Believe it or not, spring is just around the corner. While we may still have a few weeks of chilly weather, the grass is getting a little greener and the sun a little brighter. Soon we will be setting our clocks forward, which serves as yet another indicator that we are entering into a new season, a new time. Spring is a time of renewal and fresh starts. The earth itself seems to shake the snow from winter and instead welcome warm breezes and nourishing spring rain. For the bereaved, spring can be a challenging time. The cold weather of winter makes it easy for us to stay inside and ignore the outside world. In a way, winter weather mirrors our own feelings. It’s isolating and cold—it doesn’t allow for new growth or change. It’s stagnant.
It’s common during the grieving process to crave consistency. The death of a loved one is a traumatic change and makes some of us nervous about any type of change. We may hold onto the sadness and loneliness we feel immediately after the loss of loved one in an effort to maintain some sort of constant, no matter how negative or destructive this constant is. Many of us may even feel guilty for trying to move on, as we fall prey to the distorted belief that working past the sadness and grief would mean to forget our loved ones or imply that they are no longer important to us. This simply isn’t the case.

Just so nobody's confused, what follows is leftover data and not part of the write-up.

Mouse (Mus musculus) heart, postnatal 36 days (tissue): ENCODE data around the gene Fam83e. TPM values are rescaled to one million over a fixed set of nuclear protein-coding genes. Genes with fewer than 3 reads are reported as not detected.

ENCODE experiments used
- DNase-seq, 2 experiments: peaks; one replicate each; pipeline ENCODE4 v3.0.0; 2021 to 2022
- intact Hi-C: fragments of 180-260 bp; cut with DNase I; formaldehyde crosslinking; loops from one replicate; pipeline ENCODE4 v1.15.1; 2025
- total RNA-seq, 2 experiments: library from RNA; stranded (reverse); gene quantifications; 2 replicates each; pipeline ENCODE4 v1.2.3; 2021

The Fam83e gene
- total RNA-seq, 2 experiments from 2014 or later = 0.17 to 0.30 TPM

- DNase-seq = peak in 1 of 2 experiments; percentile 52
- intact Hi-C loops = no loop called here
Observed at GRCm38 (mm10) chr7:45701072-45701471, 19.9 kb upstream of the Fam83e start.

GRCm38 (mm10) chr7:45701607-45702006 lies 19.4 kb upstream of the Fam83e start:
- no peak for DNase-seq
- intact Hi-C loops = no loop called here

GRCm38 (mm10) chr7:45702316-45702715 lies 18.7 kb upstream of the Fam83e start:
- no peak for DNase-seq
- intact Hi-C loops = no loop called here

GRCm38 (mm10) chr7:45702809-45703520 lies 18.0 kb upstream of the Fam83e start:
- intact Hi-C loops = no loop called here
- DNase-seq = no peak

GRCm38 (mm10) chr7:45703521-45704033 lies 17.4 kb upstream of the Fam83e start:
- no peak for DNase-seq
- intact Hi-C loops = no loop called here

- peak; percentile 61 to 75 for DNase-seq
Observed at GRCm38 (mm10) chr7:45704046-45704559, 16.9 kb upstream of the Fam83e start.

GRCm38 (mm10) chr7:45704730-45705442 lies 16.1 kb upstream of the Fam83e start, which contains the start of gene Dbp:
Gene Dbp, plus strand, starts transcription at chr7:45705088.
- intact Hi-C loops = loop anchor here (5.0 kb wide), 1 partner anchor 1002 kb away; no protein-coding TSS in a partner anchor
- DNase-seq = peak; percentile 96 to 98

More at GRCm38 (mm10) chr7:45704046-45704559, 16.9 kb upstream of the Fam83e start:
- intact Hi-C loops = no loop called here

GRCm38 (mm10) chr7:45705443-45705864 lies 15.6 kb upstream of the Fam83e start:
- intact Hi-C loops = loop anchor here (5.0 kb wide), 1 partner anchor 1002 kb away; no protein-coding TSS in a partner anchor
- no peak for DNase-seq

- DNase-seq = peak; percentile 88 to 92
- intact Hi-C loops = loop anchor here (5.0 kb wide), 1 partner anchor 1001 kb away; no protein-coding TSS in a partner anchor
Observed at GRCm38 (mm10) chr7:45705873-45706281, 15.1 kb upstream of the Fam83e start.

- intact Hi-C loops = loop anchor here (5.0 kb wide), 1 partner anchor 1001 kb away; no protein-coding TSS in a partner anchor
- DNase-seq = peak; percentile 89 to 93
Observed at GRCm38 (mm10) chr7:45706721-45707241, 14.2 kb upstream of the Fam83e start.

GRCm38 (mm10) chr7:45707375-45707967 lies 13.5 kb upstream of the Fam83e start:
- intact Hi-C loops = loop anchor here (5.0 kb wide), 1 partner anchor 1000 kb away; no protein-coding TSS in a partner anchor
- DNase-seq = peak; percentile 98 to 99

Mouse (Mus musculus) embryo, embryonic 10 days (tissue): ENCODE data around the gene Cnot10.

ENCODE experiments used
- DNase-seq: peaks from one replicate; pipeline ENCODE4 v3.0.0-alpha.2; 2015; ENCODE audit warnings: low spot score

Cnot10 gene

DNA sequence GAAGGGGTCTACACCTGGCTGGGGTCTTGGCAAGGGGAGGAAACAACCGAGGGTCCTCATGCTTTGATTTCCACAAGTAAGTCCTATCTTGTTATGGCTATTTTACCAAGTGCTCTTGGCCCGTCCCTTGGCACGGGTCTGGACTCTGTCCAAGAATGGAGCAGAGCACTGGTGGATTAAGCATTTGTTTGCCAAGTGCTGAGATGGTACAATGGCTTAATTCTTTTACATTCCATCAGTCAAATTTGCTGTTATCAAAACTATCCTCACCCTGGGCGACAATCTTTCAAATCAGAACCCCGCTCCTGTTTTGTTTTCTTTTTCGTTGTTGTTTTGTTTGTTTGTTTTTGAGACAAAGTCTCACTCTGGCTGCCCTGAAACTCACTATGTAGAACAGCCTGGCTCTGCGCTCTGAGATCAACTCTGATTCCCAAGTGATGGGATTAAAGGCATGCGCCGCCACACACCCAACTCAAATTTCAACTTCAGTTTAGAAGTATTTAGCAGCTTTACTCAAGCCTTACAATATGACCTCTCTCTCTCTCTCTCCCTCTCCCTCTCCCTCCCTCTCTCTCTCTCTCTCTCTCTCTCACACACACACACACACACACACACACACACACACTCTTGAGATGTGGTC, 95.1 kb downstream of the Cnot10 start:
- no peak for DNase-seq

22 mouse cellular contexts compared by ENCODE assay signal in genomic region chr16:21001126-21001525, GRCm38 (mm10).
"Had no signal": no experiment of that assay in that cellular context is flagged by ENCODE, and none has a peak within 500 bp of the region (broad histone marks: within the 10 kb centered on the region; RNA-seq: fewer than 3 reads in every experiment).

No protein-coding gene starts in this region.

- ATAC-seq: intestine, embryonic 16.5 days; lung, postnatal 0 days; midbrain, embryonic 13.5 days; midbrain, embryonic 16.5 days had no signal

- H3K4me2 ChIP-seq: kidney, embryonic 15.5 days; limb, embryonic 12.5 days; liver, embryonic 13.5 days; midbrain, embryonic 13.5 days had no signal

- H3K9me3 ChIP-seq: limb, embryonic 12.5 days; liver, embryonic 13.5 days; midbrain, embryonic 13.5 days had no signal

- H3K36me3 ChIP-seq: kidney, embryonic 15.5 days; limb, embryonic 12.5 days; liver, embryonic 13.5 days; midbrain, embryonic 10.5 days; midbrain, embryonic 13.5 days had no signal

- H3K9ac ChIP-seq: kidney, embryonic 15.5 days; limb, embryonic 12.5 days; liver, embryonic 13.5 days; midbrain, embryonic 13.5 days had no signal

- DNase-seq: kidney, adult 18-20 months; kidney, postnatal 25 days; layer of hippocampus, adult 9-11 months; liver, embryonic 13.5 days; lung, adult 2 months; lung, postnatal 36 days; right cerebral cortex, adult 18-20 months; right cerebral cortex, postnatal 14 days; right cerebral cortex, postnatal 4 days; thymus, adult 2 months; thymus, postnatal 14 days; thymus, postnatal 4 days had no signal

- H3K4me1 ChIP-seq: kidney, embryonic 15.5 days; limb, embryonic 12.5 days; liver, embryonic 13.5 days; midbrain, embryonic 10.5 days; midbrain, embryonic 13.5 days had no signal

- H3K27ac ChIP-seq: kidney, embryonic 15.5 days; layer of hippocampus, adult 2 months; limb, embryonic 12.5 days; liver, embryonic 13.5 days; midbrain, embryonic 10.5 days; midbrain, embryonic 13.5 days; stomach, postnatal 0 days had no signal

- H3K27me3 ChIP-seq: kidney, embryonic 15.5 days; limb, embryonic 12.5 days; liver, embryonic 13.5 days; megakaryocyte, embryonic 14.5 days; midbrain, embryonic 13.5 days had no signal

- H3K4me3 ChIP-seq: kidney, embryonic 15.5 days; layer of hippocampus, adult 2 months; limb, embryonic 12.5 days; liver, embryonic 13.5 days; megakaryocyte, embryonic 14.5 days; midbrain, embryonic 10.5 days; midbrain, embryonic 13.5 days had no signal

It is possible to remember and love your dearly departed loved ones without being in a state of constant grief. This can be a hard concept to grasp, and even harder to practice. However, it’s important to give yourself a chance for future happiness. Spring is a fitting time to reevaluate where you are on your grief journey and plan steps to make sure you are continually progressing. These steps can be as large or as small as you’d like them to be, as long as you are progressing and growing in the process.
If you’re still struggling in progressing through your grief journey, don’t forget that God calls us all to experience joy and happiness!
“May the God of hope fill you with all joy and peace as you trust in him, so that you may overflow with hope by the power of the Holy Spirit.”- Romans 15:13
“Go and enjoy choice food and sweet drinks, and send some to those who have nothing prepared. This day is holy to our Lord. Do not grieve, for the joy of the LORD is your strength.”-Nehemiah 8:10
“So with you: Now is your time of grief, but I will see you again and you will rejoice, and no one will take away your joy.”-John 16:22
You see, grief is a part of life. It’s something all of us will journey through. Keep in mind what a journey is—something that is full of change, unpredictability, and growth. This journey may have some setbacks and challenges, but don’t let them discourage you. Instead, focus on what you can learn from these setbacks. Take advantage of this spring season to learn more about yourself, your grief, and what you can do moving forward.
Post written by Katie Karpinski